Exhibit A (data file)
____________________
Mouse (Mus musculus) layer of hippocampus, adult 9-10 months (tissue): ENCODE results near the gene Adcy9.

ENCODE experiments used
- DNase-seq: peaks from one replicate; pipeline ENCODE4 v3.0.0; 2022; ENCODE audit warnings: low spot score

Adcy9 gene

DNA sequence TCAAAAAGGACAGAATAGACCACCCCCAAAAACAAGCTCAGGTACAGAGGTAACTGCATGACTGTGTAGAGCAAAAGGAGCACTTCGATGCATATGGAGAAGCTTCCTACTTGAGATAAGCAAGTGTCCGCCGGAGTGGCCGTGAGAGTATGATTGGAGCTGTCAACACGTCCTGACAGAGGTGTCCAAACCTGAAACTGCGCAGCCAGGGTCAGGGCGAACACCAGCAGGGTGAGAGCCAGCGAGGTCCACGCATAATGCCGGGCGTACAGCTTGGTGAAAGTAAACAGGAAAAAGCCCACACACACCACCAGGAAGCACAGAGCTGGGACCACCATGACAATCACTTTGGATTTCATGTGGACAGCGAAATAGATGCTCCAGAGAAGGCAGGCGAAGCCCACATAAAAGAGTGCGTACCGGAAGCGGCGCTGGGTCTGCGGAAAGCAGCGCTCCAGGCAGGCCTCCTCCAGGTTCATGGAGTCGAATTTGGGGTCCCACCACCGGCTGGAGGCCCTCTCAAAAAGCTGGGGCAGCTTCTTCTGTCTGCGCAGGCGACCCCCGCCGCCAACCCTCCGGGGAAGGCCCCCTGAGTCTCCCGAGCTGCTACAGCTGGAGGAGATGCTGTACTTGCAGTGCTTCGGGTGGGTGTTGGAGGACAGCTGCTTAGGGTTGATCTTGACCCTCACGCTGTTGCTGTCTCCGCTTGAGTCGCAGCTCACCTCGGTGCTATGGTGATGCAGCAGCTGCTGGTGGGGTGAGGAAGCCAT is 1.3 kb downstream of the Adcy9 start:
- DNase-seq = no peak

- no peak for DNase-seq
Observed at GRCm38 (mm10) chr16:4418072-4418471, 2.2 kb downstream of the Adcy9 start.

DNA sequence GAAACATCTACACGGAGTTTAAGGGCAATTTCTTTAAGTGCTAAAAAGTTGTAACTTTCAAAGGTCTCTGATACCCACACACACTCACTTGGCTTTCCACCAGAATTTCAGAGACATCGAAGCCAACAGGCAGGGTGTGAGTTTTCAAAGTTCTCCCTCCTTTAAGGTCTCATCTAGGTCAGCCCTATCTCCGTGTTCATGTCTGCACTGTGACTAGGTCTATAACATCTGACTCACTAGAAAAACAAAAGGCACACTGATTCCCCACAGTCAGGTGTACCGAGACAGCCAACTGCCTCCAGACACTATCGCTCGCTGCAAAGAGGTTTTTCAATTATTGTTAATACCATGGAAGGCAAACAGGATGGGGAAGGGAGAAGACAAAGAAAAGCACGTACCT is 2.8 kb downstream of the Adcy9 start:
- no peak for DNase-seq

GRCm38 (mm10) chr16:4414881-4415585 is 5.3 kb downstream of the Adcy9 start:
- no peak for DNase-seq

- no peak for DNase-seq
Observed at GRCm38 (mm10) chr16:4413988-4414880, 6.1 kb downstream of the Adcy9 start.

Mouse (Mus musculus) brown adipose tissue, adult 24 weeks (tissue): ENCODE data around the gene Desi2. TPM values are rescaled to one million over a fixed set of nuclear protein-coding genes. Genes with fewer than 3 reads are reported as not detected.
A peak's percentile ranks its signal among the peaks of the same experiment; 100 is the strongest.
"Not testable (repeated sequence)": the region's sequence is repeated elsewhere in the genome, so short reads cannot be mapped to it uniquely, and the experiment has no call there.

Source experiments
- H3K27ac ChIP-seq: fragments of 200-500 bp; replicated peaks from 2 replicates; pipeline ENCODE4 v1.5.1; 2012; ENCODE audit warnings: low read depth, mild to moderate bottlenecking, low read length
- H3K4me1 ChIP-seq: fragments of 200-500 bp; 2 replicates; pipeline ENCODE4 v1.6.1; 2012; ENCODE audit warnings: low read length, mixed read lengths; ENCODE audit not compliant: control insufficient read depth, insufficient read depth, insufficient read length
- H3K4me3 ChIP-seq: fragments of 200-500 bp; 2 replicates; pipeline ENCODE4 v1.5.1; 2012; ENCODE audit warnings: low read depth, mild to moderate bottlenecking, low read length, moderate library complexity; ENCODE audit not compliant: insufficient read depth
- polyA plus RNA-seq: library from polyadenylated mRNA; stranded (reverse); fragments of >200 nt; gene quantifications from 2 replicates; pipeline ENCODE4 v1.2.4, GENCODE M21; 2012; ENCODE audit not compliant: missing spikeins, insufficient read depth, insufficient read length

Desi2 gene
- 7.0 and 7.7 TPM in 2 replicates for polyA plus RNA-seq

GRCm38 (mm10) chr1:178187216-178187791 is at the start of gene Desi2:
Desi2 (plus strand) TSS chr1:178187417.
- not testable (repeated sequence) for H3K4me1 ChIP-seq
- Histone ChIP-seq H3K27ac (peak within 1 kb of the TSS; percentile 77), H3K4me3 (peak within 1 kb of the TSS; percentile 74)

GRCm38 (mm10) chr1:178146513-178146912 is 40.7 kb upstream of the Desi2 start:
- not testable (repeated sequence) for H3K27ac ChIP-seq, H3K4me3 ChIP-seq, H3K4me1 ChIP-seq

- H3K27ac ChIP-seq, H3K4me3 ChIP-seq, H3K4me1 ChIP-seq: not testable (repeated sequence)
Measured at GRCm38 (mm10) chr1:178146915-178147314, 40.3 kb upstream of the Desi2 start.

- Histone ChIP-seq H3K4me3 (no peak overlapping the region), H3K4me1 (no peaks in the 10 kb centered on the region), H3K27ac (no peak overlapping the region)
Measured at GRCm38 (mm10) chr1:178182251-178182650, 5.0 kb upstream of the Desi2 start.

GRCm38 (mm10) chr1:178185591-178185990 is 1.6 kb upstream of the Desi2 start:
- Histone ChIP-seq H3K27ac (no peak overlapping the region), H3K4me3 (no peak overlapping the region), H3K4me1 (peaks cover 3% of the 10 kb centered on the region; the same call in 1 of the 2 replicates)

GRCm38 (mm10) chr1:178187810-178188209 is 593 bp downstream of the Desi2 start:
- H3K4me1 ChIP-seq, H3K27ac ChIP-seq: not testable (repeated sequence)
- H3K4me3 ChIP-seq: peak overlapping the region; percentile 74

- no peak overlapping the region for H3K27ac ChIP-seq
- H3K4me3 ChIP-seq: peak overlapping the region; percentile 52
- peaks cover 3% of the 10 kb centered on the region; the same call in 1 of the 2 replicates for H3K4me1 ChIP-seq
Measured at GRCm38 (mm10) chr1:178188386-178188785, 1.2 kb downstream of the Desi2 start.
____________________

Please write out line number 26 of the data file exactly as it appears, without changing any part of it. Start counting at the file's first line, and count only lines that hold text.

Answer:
Desi2 (plus strand) TSS chr1:178187417.